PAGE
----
Approximately 15% of American adults (37.5 million) 18 years old and over report some trouble hearing. Hearing impairment can lower the quality of life, impair participation in daily activities, and harm cognition. In adults, about 10% of hearing loss relates to noise exposure, the other 90% associated with aging. Normal hearing requires the healthy flow of blood to the ear, so factors that cause disease in the blood vessels, such as diabetes, can cause hearing problems. As part of discovering who is at most risk for hearing impairment, my colleagues and I asked if sleep apnea could affect hearing.
Hearing loss may occur when there is disease in the blood vessels supplying the inner ear, such as arteriosclerosis. Nerves of the ear can be damaged by excessive vibration such as chronic loud noise. Damage may also occur from the toxic effects of certain drugs such as antibiotics. Since sleep apnea increases the body’s levels of inflammatory proteins and the risk of arteriosclerosis, sleep apnea may also increase risk of hearing impairment. We also wondered if loud snoring, a symptom of sleep apnea, might increase the risk of hearing impairment, so we conducted a study.
At the AMERICAN THORACIC SOCIETY International Convention in 2014, our team presented findings from the Hispanic Community Health Study/Study of Latinos reporting on possible links between sleep apnea and hearing loss. This research, soon to be published in the Journal of Clinical Sleep Medicine, reported findings from a study involving Hispanic/Latino individuals from four US sites, a cohort of almost 14,000 individuals. The group studied was over 50% female and had a mean age of 41 years. After in-home sleep studies and hearing tests we found that almost 10% of the population had moderate sleep apnea (an apnea hypopnea index greater than 15) and 29% had some level of hearing loss. After considering other factors that might contribute to hearing loss (like age and smoking), the presence of sleep apnea was estimated to be associated with a 30% higher risk of any hearing impairment, with an increase in hearing impairment in both low and high frequency ranges. Furthermore, there was evidence for a dose-response relationship between increasing apnea hypopnea index and any hearing impairment. People with moderate sleep apnea had a 22% increased risk of hearing impairment while severe sleep apnea was associated with a 46% increased risk. The association between sleep apnea and hearing loss was found significant and independent of symptoms such as snoring, exposure to external noise and conductive hearing loss.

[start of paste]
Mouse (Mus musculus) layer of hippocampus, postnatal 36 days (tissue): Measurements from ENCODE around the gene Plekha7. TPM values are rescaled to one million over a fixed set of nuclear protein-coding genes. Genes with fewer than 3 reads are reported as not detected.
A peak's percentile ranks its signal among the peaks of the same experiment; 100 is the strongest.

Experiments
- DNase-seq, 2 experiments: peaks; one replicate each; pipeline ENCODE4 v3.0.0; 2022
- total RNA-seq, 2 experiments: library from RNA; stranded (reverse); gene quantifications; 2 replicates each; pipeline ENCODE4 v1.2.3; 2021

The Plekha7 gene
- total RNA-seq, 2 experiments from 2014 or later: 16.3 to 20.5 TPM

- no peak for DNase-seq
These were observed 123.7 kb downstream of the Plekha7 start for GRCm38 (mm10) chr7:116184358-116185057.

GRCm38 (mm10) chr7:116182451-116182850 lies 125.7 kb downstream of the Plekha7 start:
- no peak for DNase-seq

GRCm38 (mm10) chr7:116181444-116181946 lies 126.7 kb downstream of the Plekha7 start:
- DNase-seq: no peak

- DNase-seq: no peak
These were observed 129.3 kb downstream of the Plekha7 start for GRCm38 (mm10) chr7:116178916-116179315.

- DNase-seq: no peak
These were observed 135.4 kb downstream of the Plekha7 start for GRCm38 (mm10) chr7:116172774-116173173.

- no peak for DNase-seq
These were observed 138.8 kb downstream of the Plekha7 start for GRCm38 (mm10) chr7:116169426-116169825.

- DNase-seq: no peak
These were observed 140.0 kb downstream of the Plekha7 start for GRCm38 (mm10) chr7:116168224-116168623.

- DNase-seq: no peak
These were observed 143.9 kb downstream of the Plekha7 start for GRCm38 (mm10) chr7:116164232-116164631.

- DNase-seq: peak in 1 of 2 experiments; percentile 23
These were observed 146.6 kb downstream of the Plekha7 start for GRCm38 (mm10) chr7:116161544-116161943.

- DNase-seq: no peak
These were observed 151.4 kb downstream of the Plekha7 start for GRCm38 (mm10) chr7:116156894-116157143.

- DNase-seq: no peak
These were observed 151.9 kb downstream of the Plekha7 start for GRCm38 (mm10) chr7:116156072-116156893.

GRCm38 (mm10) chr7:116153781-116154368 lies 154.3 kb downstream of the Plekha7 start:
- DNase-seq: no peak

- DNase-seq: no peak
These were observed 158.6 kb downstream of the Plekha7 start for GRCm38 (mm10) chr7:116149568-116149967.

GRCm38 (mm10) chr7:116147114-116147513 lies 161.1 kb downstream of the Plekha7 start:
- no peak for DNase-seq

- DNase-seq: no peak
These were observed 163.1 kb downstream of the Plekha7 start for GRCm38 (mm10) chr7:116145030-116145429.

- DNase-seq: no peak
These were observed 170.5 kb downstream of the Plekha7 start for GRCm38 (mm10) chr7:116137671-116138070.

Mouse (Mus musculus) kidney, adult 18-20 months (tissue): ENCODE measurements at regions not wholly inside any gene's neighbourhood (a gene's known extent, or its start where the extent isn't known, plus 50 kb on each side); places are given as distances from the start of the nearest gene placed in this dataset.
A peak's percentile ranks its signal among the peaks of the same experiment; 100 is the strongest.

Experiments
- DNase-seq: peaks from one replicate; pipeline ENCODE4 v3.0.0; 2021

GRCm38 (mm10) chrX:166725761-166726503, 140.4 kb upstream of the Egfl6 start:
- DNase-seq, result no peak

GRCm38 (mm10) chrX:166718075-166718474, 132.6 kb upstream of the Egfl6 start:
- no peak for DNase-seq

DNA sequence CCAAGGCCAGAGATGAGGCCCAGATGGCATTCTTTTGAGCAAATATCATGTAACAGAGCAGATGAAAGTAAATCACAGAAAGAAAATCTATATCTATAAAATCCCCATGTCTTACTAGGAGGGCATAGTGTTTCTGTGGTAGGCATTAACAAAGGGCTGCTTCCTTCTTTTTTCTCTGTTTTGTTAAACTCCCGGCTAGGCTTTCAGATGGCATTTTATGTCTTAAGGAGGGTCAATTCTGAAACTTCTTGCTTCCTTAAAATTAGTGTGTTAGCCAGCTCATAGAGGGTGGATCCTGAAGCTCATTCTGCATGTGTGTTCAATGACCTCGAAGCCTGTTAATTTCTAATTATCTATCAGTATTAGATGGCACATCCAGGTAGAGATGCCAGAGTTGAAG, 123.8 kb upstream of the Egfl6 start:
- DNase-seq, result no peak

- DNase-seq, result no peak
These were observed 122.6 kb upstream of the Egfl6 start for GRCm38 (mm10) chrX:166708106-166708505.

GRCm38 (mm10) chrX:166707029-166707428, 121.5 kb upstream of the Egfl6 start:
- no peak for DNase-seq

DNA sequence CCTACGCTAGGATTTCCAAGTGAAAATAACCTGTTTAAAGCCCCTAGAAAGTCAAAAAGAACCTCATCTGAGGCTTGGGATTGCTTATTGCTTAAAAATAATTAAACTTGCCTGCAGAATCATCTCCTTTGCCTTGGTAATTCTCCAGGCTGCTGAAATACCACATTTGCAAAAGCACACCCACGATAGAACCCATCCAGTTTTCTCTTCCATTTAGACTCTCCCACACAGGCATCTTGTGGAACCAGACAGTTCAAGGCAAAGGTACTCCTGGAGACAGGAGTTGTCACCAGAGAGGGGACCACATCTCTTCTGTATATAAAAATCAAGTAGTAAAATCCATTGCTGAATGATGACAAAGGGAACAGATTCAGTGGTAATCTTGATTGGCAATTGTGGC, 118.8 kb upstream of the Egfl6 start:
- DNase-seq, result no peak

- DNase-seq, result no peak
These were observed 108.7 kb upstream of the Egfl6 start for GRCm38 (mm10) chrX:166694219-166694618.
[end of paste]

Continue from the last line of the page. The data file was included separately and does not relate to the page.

Low frequency and high frequency deficits reflect different possible causes for hearing loss. The finding of deficits in both low and high frequency ranges suggested that multiple factors associated with sleep apnea may contribute to hearing problems.
First, the findings broaden the set of outcomes that may be affected by sleep apnea to include hearing loss.
Second, audiologists caring for patients with hearing loss should screen their patients for symptoms of unrecognized sleep apnea-especially if other sleep apnea risk factors are present.
Third, patients with sleep apnea who experience hearing problems should discuss this with their doctors.
This is only one study and others need to be done to replicate and be confident of the findings. The study collected data at a single point in time, so it was impossible to know what came first- the sleep apnea or the hearing problem. The study showed an association but cannot prove that sleep apnea caused hearing loss. The specific mechanisms for hearing loss were not identified.
If you have experiences with sleep apnea, sleep apnea treatment, and hearing loss, please contribute to our forum discussion or leave a comment below. Please suggest future work in this area.
Blackwell DL, Lucas JW, Clarke TC. Summary health statistics for U.S. adults: National Health Interview Survey, 2012. National Center for Health Statistics. Vital Health Stat 10(260). 2014. (PDF)
Int J Audiol. 2015 Dec;54(12):958-66. doi: 10.3109/14992027.2015.1090631. Epub 2015 Oct 8.Cardiovascular risk factors and hearing loss: The HUNT study.
Original Abstract reference: http://www.eurekalert.org/pub_releases/2014-05/ats-sat051214.php (Engdahl B1, Aarhus L1, Lie A2, Tambs K1.)
This article was written by Amit Chopra, M.D., Pulmonologist at Albany Medical Center, NY, and Mark Hanson, SAPCON Patient Engagement Panel Member.
I have hearing loss as well as sleep apnea. Always thought it was just genetic, but have long believed my father also had sleep apnea. His snoring was like a freight train roaring through! My apnea was slow in being diagnosed for several reasons. I believe I had it from my teens. Hearing loss started in my 40s. Got me wondering now. :-)